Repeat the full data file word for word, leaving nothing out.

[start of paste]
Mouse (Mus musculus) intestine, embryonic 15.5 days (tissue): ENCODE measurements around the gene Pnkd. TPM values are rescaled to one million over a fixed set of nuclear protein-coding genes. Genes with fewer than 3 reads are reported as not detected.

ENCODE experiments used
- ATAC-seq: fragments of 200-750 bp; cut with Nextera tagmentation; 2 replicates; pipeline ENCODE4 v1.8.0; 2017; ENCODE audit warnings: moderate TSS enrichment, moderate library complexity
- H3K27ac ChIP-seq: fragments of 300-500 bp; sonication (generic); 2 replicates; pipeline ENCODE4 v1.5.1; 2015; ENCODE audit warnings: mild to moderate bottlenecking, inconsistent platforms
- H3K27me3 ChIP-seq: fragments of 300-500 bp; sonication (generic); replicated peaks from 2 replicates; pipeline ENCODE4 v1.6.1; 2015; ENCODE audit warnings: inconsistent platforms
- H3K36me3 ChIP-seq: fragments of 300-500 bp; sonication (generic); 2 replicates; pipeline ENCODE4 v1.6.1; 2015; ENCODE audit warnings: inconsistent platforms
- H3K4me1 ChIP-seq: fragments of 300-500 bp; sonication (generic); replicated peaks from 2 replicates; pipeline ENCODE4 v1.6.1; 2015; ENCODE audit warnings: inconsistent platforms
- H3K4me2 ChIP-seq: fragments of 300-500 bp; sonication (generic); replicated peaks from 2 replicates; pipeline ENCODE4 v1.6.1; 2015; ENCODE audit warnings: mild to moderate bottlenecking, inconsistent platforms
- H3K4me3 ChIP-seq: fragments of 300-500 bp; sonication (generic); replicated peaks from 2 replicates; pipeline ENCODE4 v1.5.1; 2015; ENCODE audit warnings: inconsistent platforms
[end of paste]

Mouse (Mus musculus) intestine, embryonic 15.5 days (tissue): ENCODE measurements around the gene Pnkd. TPM values are rescaled to one million over a fixed set of nuclear protein-coding genes. Genes with fewer than 3 reads are reported as not detected.

ENCODE experiments used
- ATAC-seq: fragments of 200-750 bp; cut with Nextera tagmentation; 2 replicates; pipeline ENCODE4 v1.8.0; 2017; ENCODE audit warnings: moderate TSS enrichment, moderate library complexity
- H3K27ac ChIP-seq: fragments of 300-500 bp; sonication (generic); 2 replicates; pipeline ENCODE4 v1.5.1; 2015; ENCODE audit warnings: mild to moderate bottlenecking, inconsistent platforms
- H3K27me3 ChIP-seq: fragments of 300-500 bp; sonication (generic); replicated peaks from 2 replicates; pipeline ENCODE4 v1.6.1; 2015; ENCODE audit warnings: inconsistent platforms
- H3K36me3 ChIP-seq: fragments of 300-500 bp; sonication (generic); 2 replicates; pipeline ENCODE4 v1.6.1; 2015; ENCODE audit warnings: inconsistent platforms
- H3K4me1 ChIP-seq: fragments of 300-500 bp; sonication (generic); replicated peaks from 2 replicates; pipeline ENCODE4 v1.6.1; 2015; ENCODE audit warnings: inconsistent platforms
- H3K4me2 ChIP-seq: fragments of 300-500 bp; sonication (generic); replicated peaks from 2 replicates; pipeline ENCODE4 v1.6.1; 2015; ENCODE audit warnings: mild to moderate bottlenecking, inconsistent platforms
- H3K4me3 ChIP-seq: fragments of 300-500 bp; sonication (generic); replicated peaks from 2 replicates; pipeline ENCODE4 v1.5.1; 2015; ENCODE audit warnings: inconsistent platforms